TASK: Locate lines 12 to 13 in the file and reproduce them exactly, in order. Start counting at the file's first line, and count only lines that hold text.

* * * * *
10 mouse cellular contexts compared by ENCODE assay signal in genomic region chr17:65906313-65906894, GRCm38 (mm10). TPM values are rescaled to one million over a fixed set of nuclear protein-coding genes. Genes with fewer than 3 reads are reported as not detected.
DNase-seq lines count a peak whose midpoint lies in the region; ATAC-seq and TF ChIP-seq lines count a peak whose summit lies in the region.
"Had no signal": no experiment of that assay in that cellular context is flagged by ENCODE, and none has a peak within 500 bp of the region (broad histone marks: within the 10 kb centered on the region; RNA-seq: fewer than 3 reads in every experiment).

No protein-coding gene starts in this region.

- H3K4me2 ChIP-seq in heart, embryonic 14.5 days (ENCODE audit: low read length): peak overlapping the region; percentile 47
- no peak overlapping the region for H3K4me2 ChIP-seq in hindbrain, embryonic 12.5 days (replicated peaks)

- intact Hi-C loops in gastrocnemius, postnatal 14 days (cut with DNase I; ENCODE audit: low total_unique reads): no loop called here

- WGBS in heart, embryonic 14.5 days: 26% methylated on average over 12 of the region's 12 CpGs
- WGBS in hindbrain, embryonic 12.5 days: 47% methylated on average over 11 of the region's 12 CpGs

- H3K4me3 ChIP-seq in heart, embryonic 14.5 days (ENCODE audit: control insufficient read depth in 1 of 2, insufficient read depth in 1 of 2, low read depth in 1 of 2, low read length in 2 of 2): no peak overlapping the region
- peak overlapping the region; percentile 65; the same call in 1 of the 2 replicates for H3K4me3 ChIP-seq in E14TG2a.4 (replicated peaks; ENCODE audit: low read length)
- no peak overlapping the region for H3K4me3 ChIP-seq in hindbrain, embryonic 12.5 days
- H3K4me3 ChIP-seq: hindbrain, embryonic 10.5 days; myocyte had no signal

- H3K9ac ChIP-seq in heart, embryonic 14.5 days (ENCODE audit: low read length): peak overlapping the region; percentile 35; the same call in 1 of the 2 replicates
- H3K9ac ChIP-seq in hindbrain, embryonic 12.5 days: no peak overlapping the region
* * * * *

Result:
- no peak overlapping the region for H3K4me3 ChIP-seq in hindbrain, embryonic 12.5 days
- H3K4me3 ChIP-seq: hindbrain, embryonic 10.5 days; myocyte had no signal